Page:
Buick Encore Owners & Service Manuals

Buick Encore: Description and operation

All seasons tires descriptio

Fig. 16: Identifying All Seasons Tire Marking
Fig. 16: Identifying All Seasons Tire Marking

Most GM vehicles are equipped with steel belted all-season radial tires as standard equipment. These tires qualify as snow tires, with a higher than average rating for snow traction than the non-all season radial tires previously used. Other performance areas, such as wet traction, rolling resistance, tread life, and air retention, are also improved. This is done by improvements in both tread design and tread compounds. These tires are identified by an M + S molded in the tire side wall after the tire size. The suffix MS is also molded in the tire side wall after the TPC specification number.

The optional handling tires used on some vehicles now also have the MS marking after the tire size and the TPC specification number.


The factory installed tires are designed to operate satisfactorily with loads up to and including the full rated load capacity when these tires are inflated to the recommended pressures.

The following factors have an important influence on tire life:

  • Correct tire pressures
  • Correct wheel alignment
  • Proper driving techniques
  • Tire rotation

The following factors increase tire wear:

  • Heavy cornering
  • Excessively rapid acceleration
  • Heavy braking


Metric wheel/nuts and bolts are identified in the following way:

  • The wheel/nut has the word Metric stamped on the face.
  • The letter M is stamped on the end of the wheel bolt.

The thread sizes of metric wheel/nuts and the bolts are indicated by the following example: M12 x 1.5.

  • M = Metric
  • 12 = Diameter in millimeters
  • 1.5 = Millimeters gap per thread


Fig. 17: Identifying P-Metric Sized Tire Marking

Replacement tires should be of the same tire performance criteria (TPC) specification number. This will ensure the same size, the same load range, and the same construction as those originally installed on the vehicle.

Replacement wheels description

Replace the wheel if any of the following conditions exist:

  • The wheel exhibits excessive runout.
  • The wheel is bent.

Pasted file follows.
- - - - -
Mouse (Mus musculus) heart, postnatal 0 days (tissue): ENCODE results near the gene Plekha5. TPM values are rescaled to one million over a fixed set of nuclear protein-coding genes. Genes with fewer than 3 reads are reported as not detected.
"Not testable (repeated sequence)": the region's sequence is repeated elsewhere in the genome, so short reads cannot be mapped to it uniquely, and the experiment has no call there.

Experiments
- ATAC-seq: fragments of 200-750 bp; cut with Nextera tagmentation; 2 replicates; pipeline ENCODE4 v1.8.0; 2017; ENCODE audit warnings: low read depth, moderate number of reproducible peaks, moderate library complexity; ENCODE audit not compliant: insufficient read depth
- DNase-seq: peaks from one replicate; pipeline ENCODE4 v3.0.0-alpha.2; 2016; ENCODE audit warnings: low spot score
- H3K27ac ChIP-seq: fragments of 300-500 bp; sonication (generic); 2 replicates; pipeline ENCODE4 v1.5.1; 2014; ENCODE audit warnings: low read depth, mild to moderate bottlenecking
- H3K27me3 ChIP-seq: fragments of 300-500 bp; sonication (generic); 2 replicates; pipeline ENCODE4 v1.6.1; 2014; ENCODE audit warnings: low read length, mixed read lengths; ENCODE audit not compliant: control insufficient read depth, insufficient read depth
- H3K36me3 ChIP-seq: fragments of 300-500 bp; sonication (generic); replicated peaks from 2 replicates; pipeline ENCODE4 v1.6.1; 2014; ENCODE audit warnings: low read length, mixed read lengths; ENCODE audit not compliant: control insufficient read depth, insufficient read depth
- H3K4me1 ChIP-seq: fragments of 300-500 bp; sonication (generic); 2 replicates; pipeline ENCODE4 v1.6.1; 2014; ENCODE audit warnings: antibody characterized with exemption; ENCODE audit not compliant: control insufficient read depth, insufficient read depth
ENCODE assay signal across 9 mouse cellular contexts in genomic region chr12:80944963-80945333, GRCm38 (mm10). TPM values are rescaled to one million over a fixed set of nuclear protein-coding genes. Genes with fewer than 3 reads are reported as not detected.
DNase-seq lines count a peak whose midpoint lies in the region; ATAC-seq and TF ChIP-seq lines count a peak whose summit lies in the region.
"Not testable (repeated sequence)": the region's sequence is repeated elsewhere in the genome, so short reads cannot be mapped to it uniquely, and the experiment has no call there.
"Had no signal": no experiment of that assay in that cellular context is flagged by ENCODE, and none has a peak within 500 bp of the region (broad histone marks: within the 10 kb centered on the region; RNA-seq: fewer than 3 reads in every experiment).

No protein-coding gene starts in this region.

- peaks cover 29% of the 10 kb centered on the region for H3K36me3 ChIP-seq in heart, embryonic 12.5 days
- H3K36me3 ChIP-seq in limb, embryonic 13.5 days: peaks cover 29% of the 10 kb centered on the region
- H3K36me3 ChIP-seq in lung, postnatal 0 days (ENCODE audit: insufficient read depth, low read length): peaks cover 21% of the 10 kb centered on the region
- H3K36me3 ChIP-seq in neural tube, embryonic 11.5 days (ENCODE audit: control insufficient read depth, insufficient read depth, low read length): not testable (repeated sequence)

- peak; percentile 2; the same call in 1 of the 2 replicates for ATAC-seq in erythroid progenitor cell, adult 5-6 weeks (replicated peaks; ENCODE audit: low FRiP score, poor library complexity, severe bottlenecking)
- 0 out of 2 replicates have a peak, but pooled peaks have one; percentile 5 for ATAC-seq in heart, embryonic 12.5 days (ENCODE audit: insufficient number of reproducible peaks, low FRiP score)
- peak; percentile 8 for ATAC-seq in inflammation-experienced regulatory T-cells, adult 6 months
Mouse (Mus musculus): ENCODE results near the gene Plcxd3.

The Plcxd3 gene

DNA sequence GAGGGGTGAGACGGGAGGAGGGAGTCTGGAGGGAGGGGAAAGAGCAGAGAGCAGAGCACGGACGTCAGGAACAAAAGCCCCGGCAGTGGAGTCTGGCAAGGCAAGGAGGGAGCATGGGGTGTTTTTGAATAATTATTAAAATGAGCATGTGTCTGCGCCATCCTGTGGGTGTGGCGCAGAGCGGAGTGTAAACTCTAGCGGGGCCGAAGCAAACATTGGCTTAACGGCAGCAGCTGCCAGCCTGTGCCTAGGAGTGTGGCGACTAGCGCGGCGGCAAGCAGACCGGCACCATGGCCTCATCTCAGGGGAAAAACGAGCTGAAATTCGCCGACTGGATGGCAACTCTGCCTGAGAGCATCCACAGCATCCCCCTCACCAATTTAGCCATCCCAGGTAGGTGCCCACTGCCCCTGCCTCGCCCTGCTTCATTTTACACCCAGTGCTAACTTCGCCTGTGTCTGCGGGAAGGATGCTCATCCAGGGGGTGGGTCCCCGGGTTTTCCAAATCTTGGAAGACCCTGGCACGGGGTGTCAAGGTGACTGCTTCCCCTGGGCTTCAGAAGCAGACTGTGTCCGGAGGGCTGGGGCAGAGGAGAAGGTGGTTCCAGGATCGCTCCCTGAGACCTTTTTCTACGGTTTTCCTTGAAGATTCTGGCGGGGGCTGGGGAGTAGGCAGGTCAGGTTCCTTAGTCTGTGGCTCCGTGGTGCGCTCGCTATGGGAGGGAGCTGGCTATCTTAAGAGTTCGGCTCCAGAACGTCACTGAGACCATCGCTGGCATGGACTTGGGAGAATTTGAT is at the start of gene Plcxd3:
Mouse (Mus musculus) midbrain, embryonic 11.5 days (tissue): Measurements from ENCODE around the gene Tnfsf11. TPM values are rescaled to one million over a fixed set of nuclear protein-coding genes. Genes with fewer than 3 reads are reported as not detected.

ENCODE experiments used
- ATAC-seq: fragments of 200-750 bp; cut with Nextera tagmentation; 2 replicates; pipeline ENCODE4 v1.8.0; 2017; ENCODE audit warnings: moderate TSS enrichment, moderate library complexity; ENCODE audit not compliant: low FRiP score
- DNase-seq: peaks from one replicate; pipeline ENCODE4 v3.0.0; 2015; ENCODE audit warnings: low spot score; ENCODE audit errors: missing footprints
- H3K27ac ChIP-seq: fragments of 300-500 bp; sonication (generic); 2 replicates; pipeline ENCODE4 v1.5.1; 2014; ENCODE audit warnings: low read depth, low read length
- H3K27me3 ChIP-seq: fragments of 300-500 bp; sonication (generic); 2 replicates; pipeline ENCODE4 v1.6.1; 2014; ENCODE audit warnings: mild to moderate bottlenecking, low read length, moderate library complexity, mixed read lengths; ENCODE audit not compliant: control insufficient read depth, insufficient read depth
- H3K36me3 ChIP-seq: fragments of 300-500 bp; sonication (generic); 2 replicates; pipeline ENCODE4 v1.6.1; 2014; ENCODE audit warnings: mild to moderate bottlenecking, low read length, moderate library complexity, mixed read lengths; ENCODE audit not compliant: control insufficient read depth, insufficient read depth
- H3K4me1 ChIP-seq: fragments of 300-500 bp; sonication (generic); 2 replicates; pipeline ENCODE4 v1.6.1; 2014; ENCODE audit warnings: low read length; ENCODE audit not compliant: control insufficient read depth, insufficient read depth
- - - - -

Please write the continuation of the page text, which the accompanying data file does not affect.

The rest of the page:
• The wheel is cracked.
  • The wheel is severely rusted.
  • The wheel is severely corroded.

NOTE: Air leaks caused by porosity on aluminum wheels are repairable.

WARNING: If you are replacing the wheel(s), the wheel stud(s), the wheel nut(s) or the wheel bolt(s), install only new GM original equipment parts.

Installation of used parts or non-GM original equipment parts may cause the wheel to loosen, loss of tire air pressure, poor vehicle handling and loss of vehicle control resulting in personal injury.

  • The wheel leaks air.


The use of non-GM original equipment wheels may cause:

  • Damage to the wheel bearing, the wheel fasteners and the wheel
  • Tire damage caused by the modified clearance to the adjacent vehicle components
  • Adverse vehicle steering stability caused by the modified scrub radius
  • Damage to the vehicle caused by the modified ground clearance
  • Speedometer and odometer inaccuracy

Replace the wheel, the wheel studs and the wheel/nuts, or the wheel bolts if applicable, if any of the following conditions exist:

  • The wheel has elongated bolt holes.
  • The wheel/nuts, or bolts if applicable, loosen repeatedly

Steel wheel identification is stamped into the wheel near the valve stem.

Aluminum wheel identification is cast into the inboard side of the wheel.


CAUTION: Do not heat wheels in an attempt to soften them for straightening or repair damage from striking curbs, etc. Do not weld wheels. The alloy used in these wheels is heat-treated and uncontrolled heating from welding affects the properties of the material.